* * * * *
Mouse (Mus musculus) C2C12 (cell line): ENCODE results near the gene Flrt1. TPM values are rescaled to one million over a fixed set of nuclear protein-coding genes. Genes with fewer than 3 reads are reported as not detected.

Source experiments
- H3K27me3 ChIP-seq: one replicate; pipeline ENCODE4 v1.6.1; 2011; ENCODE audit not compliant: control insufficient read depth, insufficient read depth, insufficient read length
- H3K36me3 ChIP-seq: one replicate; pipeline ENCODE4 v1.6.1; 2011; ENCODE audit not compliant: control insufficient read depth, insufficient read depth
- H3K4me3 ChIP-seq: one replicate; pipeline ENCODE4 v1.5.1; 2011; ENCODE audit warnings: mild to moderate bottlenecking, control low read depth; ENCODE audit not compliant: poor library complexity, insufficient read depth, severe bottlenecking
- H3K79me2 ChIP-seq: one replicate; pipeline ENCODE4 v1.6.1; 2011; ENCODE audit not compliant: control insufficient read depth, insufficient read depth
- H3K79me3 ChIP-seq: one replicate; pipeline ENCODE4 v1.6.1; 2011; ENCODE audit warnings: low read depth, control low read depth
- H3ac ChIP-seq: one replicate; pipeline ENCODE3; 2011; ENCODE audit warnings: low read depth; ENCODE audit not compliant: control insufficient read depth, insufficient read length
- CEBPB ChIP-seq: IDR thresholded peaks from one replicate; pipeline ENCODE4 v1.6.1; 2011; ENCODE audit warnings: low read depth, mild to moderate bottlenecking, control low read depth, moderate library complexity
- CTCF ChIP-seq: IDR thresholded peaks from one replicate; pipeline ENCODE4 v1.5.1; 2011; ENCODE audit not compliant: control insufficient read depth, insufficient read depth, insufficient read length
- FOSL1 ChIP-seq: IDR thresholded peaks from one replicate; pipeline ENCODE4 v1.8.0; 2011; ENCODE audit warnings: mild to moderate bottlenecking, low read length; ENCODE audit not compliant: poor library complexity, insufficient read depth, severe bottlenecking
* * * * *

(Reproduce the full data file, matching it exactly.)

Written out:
Mouse (Mus musculus) C2C12 (cell line): ENCODE results near the gene Flrt1. TPM values are rescaled to one million over a fixed set of nuclear protein-coding genes. Genes with fewer than 3 reads are reported as not detected.

Source experiments
- H3K27me3 ChIP-seq: one replicate; pipeline ENCODE4 v1.6.1; 2011; ENCODE audit not compliant: control insufficient read depth, insufficient read depth, insufficient read length
- H3K36me3 ChIP-seq: one replicate; pipeline ENCODE4 v1.6.1; 2011; ENCODE audit not compliant: control insufficient read depth, insufficient read depth
- H3K4me3 ChIP-seq: one replicate; pipeline ENCODE4 v1.5.1; 2011; ENCODE audit warnings: mild to moderate bottlenecking, control low read depth; ENCODE audit not compliant: poor library complexity, insufficient read depth, severe bottlenecking
- H3K79me2 ChIP-seq: one replicate; pipeline ENCODE4 v1.6.1; 2011; ENCODE audit not compliant: control insufficient read depth, insufficient read depth
- H3K79me3 ChIP-seq: one replicate; pipeline ENCODE4 v1.6.1; 2011; ENCODE audit warnings: low read depth, control low read depth
- H3ac ChIP-seq: one replicate; pipeline ENCODE3; 2011; ENCODE audit warnings: low read depth; ENCODE audit not compliant: control insufficient read depth, insufficient read length
- CEBPB ChIP-seq: IDR thresholded peaks from one replicate; pipeline ENCODE4 v1.6.1; 2011; ENCODE audit warnings: low read depth, mild to moderate bottlenecking, control low read depth, moderate library complexity
- CTCF ChIP-seq: IDR thresholded peaks from one replicate; pipeline ENCODE4 v1.5.1; 2011; ENCODE audit not compliant: control insufficient read depth, insufficient read depth, insufficient read length
- FOSL1 ChIP-seq: IDR thresholded peaks from one replicate; pipeline ENCODE4 v1.8.0; 2011; ENCODE audit warnings: mild to moderate bottlenecking, low read length; ENCODE audit not compliant: poor library complexity, insufficient read depth, severe bottlenecking